Chisholm’s office launched the first Doe in 2010, when Walker was Milwaukee County executive. The investigation opened long after Walker’s chief of staff urged the district attorney to investigate a discrepancy in a veterans fund. Halbrooks said he knew of no justifiable reason why Chisholm would need to open a John Doe probe over a possible theft. But he did, just as Walker was becoming the Republican candidate for governor in the 2010 election.
The DA did get two convictions from the actual Doe, two guys who did indeed steal money from veterans. Another “John Doe conviction” involved the partner of one the thieves who was found to have inappropriate photos and communications with a 17-year-old male – evidence collected in sweeping searches.
Halbrooks pointed to the three other convictions that had nothing to do with the original John Doe, including a county executive employee who wrote complimentary comments about Walker on the Milwaukee Journal Sentinel website on the government clock. She received probation after facing jail time.
It is interesting that Haas spent much of Tuesday tweeting out criticisms of Senate Republicans – on the Elections Commission twitter account and apparently on the clock.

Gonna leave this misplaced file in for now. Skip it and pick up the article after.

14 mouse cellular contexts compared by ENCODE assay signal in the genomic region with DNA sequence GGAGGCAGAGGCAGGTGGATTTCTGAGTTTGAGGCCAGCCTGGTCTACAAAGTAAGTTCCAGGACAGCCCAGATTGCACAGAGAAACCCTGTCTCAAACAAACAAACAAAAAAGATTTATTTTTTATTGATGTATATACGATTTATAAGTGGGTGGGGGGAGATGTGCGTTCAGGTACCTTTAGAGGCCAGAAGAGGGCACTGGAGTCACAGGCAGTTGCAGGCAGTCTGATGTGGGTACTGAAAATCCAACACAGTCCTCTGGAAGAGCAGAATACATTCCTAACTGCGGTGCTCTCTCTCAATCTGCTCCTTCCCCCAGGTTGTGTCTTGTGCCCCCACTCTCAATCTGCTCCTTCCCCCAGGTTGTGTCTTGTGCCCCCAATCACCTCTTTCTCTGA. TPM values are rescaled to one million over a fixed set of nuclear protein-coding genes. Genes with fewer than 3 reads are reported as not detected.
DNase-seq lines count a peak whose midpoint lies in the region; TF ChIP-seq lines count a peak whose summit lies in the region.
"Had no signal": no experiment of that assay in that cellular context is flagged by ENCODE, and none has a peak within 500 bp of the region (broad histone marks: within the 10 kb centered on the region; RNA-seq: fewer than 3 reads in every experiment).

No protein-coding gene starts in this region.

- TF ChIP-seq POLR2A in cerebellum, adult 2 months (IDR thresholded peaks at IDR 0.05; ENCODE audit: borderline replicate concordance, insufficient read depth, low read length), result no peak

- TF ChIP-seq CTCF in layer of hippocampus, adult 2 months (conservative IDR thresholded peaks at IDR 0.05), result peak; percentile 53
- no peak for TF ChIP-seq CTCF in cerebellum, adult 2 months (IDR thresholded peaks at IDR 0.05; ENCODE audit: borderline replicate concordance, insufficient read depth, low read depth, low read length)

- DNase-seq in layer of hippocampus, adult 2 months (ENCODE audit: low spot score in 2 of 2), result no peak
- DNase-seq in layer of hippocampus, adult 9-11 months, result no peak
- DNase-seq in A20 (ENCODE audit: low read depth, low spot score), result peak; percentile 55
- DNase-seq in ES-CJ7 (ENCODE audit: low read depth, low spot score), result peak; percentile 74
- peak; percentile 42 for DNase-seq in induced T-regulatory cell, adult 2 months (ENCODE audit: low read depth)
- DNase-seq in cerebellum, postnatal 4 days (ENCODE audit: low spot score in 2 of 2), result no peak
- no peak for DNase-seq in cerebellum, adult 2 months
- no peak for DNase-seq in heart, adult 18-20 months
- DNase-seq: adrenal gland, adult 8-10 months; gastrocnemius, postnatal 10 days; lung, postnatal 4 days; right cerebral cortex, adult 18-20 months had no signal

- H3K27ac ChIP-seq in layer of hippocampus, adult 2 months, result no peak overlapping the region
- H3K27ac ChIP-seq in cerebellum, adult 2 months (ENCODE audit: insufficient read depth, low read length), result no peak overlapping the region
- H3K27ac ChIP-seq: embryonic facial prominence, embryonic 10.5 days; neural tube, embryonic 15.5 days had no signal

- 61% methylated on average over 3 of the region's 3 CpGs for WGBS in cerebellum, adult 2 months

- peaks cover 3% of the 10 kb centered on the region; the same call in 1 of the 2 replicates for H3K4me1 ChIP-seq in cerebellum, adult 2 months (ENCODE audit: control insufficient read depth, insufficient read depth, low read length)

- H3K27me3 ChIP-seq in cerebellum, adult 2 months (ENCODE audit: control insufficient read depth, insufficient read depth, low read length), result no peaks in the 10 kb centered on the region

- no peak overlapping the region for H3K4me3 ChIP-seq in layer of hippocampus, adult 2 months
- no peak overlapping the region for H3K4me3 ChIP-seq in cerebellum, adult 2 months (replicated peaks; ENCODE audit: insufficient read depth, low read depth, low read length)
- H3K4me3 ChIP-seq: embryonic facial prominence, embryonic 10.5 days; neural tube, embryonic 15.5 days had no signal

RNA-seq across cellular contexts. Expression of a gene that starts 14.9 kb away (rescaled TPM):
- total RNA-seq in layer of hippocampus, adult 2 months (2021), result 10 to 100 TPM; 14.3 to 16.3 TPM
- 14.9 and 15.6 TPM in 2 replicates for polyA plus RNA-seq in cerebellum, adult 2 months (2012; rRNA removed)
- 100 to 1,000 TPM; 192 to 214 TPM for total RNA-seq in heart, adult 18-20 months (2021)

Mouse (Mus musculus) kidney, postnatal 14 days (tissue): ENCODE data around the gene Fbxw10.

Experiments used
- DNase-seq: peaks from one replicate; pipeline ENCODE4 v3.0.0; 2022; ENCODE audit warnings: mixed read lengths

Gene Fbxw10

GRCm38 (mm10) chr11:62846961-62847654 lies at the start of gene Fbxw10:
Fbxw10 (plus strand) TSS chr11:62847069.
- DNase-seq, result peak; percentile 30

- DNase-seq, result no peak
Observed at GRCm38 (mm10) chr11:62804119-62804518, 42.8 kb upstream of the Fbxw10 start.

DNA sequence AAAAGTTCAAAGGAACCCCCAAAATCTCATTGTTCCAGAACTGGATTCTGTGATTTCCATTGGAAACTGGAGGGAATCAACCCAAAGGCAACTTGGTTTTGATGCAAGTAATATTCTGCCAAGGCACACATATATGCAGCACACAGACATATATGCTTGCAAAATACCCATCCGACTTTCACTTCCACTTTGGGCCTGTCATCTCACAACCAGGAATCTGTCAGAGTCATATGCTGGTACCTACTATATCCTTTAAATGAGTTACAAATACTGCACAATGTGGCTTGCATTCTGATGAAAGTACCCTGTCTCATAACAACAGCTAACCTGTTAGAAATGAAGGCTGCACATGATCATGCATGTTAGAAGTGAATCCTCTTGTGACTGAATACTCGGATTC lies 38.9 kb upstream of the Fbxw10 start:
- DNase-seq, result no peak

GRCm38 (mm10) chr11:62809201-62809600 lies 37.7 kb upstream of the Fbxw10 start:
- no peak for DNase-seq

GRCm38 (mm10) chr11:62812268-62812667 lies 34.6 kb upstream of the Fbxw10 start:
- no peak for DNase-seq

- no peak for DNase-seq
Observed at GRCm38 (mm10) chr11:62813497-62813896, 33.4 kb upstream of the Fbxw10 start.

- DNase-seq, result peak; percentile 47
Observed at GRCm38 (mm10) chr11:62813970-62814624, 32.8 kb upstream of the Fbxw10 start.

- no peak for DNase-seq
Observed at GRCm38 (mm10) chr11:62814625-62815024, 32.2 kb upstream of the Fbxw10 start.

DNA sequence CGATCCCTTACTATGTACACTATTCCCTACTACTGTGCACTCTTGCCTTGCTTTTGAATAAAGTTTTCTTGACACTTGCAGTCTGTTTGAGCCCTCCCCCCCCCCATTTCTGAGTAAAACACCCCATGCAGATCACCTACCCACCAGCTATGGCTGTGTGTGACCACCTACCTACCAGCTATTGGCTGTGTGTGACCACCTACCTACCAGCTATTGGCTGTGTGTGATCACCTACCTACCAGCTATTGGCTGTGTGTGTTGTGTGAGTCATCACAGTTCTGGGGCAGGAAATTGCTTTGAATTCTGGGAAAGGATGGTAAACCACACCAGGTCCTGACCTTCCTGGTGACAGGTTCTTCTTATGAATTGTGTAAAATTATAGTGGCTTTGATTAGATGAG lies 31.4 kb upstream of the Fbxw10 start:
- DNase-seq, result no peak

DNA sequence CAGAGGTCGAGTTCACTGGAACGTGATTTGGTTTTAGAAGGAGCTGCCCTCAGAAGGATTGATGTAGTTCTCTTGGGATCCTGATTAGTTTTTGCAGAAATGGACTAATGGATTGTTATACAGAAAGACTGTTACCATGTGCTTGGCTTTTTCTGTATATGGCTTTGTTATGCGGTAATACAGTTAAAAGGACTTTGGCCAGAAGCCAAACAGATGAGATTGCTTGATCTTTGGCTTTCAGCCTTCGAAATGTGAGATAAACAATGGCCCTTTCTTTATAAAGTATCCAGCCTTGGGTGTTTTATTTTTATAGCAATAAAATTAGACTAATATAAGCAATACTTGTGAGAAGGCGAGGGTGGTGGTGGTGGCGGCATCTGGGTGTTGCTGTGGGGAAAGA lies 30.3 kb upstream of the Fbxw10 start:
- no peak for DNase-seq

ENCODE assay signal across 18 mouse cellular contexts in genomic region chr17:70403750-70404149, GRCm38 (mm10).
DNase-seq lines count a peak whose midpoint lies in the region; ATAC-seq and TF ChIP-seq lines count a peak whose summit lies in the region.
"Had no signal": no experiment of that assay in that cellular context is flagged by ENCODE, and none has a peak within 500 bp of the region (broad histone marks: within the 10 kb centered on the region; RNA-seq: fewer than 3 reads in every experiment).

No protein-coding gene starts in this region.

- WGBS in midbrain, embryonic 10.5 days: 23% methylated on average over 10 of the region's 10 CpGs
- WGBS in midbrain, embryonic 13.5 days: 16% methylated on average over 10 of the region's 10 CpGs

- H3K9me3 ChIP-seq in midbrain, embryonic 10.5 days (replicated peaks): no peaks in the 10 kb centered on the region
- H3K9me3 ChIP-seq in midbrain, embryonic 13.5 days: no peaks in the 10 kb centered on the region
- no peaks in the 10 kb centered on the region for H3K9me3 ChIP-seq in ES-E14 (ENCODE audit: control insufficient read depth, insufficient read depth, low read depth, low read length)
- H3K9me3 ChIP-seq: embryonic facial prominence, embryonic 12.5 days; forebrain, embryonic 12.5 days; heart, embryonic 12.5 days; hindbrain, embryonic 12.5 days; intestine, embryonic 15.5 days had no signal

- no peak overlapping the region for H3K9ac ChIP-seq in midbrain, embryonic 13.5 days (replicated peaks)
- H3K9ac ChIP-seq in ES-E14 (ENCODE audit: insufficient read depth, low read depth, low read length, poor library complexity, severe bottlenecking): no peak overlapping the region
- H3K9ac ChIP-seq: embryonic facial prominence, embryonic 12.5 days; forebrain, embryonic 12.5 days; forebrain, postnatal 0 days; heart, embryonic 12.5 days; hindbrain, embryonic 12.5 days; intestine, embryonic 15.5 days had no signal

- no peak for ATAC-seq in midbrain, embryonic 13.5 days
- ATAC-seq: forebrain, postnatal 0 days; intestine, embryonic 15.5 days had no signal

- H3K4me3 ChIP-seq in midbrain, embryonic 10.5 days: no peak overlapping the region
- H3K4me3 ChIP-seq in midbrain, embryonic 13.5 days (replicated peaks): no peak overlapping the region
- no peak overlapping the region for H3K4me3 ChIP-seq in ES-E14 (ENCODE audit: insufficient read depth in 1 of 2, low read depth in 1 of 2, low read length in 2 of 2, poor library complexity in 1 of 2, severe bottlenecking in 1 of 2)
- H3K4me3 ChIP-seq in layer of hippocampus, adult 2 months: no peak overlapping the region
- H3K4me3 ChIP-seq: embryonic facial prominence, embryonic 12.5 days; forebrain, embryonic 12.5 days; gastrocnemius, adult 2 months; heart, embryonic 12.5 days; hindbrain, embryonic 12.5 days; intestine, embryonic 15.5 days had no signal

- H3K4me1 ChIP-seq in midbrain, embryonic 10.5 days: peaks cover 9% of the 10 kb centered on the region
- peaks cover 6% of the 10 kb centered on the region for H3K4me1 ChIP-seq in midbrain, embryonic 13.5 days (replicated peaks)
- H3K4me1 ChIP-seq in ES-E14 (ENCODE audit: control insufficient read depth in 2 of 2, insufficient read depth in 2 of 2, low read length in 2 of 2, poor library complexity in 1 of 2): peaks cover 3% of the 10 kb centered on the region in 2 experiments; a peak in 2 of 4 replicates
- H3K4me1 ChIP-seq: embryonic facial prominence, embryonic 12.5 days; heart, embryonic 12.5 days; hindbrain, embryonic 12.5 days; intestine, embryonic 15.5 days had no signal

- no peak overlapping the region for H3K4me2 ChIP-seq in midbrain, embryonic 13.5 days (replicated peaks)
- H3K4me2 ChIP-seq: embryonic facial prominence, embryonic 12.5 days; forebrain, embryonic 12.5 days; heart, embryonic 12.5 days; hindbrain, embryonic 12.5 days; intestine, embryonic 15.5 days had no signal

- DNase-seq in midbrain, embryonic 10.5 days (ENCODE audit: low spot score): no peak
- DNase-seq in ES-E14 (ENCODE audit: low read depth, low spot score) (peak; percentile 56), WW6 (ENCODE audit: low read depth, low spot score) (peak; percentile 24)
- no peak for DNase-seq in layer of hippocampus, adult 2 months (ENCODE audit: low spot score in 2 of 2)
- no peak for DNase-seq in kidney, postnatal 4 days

“For my Democratic friends to continue to say that there were six convictions that came under the John Doe, please stop,” Halbrooks said. “And for the Republicans who went through the horrors of those raids, please work with me. I want to get to the bottom of this and make sure none of this happens again.”
The commissioner says the Ethics Commission can help the state Department of Justice in its broadened investigation into the John Doe. Last month, Attorney General Brad Schimel, a Republican, released a bombshell report on illegal leaks of court-sealed John Doe documents. The leaks, Schimel said, likely came from the GAB, and he recommended the John Doe judge initiate contempt of court proceedings against nine John Doe agents from the agency and the Milwaukee County District Attorney’s office.
Curiously, Halbrooks said, John Chisholm was not among said agents – a glaring omission that needs to be corrected. He said Walker, who has the authority to do so, should begin impeachment proceedings against the man who presided over what was commonly referred to around the Milwaukee County DA’s office as the “Walker John Doe.”
“I am trying to convince people in this state that there is nothing partisan about raiding people’s homes at gunpoint for campaign finance or taking people’s emails and phone records without their knowledge. It is just wrong,” Halbrooks said. “The blame lies with the Milwaukee County DA. They were involved in the John Doe I. They were involved in organizing the raids in John Doe II …”
In 2015, a group of Milwaukee County citizens – from the right and left – petitioned the governor’s office to initiate proceeding to remove Chisholm from office on multiple allegations of misconduct in office. The request was declined.